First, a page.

iJobs Job Widget
iJobs Money & Business

IT Project manager - Web E-commerce

£65000 Per Annum Benefits + bonus: Clearwater People Solutions Ltd: If you are...

Trainee / Experienced Recruitment Consultants

£20000 - £25000 per annum + OTE £40,000: SThree: SThree are a global FTSE 250 ...

Trainee Recruitment Consultant - Soho

£20000 - £25000 per annum + OTE £40000: SThree: As a Recruitment Consultant, y...

Trainee Recruitment Consultants - Banking & Finance

£20000 - £25000 per annum + OTE £40,000: SThree: SThree Group have been well e...

Day In a Page

Secret politics of the weekly shop

The politics of the weekly shop

New app reveals political leanings of food companies
Beam me up, Scottie!

Beam me up, Scottie!

Celebrity Trekkies from Alex Salmond to Barack Obama
Beware Wet Paint: The ICA's latest ambitious exhibition

Beware Wet Paint

The ICA's latest ambitious exhibition
Pink Floyd have produced some of rock's greatest ever album covers

Pink Floyd have produced some of rock's greatest ever album covers

Can 'The Endless River' carry on the tradition?
Sanctuary for the suicidal

Sanctuary for the suicidal

One mother's story of how London charity Maytree helped her son with his depression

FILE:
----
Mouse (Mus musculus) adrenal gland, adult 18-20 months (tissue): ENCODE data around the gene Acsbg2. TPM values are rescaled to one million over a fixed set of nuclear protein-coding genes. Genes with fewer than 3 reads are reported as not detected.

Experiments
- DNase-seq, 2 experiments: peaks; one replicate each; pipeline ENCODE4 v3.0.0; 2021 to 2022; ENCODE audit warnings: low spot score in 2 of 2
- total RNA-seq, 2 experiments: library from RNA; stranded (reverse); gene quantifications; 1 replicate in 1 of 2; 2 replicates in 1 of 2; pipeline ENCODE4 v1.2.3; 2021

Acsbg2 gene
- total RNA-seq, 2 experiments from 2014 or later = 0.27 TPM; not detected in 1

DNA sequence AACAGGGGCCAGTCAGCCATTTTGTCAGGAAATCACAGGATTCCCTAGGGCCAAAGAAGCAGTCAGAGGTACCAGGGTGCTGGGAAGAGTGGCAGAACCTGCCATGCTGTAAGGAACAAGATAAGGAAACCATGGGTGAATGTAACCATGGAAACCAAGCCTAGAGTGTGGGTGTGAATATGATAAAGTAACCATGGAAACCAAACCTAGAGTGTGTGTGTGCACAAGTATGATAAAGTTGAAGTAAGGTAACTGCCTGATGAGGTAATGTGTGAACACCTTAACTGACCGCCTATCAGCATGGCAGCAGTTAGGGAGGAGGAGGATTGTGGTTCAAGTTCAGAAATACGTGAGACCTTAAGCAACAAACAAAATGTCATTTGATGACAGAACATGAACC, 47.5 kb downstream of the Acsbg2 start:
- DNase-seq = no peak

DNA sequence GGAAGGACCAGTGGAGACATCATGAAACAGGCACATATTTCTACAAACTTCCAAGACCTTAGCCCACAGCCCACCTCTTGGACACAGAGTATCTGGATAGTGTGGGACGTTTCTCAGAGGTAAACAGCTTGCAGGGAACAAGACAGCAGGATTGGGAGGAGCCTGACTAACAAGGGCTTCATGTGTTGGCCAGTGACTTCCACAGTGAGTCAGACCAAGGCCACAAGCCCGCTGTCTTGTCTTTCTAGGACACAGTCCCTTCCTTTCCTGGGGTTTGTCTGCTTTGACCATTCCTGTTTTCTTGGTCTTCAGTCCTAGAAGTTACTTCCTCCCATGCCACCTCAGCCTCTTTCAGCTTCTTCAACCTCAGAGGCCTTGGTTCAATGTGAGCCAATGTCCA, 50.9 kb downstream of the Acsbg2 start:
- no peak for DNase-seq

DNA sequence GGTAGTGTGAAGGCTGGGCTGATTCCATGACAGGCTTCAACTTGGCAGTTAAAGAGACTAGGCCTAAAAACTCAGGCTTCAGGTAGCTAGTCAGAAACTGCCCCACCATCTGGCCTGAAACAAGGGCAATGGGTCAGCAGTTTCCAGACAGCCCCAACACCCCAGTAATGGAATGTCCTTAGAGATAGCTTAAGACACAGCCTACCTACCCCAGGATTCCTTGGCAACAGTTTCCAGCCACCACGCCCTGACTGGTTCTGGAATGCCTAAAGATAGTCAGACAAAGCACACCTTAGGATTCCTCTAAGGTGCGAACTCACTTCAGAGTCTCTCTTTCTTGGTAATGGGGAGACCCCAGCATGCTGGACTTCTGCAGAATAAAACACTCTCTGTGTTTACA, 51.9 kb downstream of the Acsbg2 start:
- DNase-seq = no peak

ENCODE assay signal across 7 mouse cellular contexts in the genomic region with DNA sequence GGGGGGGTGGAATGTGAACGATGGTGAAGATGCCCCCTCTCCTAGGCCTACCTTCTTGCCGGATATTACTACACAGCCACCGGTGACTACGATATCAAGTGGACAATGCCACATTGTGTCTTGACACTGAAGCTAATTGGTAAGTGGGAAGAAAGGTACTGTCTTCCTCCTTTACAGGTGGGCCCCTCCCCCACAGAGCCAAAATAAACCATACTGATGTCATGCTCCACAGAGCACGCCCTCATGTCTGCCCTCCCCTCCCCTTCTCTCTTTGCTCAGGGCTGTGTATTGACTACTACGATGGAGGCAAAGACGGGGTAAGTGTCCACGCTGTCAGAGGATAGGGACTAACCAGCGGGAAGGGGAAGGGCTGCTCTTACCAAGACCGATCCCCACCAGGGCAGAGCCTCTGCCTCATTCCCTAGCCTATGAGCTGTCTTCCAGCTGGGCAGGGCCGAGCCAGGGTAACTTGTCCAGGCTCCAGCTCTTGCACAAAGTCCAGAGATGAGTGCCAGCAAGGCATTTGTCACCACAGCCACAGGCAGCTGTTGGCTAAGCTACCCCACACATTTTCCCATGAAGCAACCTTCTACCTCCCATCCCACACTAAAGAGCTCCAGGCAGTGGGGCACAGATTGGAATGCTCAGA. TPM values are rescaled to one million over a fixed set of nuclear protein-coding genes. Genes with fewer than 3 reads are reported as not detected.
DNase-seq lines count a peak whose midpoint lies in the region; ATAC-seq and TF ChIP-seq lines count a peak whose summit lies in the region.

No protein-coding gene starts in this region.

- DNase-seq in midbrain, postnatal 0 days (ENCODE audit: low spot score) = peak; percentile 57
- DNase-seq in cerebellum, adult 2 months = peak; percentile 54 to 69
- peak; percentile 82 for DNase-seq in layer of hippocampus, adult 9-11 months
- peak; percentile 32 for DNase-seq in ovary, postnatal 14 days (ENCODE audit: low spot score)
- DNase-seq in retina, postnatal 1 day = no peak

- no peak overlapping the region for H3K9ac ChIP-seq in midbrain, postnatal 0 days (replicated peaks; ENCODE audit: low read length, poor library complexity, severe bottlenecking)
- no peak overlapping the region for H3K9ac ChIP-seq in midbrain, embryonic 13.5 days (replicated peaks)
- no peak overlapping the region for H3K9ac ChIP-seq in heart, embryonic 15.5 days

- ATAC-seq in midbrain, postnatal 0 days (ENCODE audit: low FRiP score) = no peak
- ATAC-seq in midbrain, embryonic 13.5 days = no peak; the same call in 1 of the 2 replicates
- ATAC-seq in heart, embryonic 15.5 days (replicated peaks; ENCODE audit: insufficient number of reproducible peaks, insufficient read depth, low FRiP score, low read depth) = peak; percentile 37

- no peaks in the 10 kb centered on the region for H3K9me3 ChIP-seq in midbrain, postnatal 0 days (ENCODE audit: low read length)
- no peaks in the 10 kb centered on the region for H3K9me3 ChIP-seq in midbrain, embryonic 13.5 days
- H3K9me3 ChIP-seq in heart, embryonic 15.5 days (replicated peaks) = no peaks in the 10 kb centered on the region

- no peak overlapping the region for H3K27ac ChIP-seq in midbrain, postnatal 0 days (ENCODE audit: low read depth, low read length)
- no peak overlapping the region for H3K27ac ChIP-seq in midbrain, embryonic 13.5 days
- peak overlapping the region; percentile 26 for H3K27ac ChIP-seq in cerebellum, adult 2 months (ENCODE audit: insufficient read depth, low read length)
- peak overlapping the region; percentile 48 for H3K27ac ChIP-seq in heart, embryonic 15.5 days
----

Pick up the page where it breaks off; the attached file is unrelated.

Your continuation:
A roller-coaster tale from the 'voice of a generation'

Not That Kind of Girl:

A roller-coaster tale from 'voice of a generation' Lena Dunham
London is not bedlam or a cradle of vice. In fact it, as much as anywhere, deserves independence

London is not bedlam or a cradle of vice

In fact it, as much as anywhere, deserves independence
Vivienne Westwood 'didn’t want' relationship with Malcolm McLaren

Vivienne Westwood 'didn’t want' relationship with McLaren

Designer 'felt pressured' into going out with Sex Pistols manager
Jourdan Dunn: Model mother

Model mother

Jordan Dunn became one of the best-paid models in the world
Apple still coolest brand – despite U2 PR disaster

Apple still the coolest brand

Despite PR disaster of free U2 album
Scottish referendum: The Yes vote was the love that dared speak its name, but it was not to be

Despite the result, this is the end of the status quo

Boyd Tonkin on the fall-out from the Scottish referendum
Manolo Blahnik: The high priest of heels talks flats, Englishness, and why he loves Mary Beard

Manolo Blahnik: Flats, Englishness, and Mary Beard

The shoe designer who has been dubbed 'the patron saint of the stiletto'
The Beatles biographer reveals exclusive original manuscripts of some of the best pop songs ever written

Scrambled eggs and LSD

Behind The Beatles' lyrics - thanks to Hunter Davis's original manuscript copies
'Normcore' fashion: Blending in is the new standing out in latest catwalk non-trend

'Normcore': Blending in is the new standing out

Just when fashion was in grave danger of running out of trends, it only went and invented the non-trend. Rebecca Gonsalves investigates
Dance’s new leading ladies fight back: How female vocalists are now writing their own hits

New leading ladies of dance fight back

How female vocalists are now writing their own hits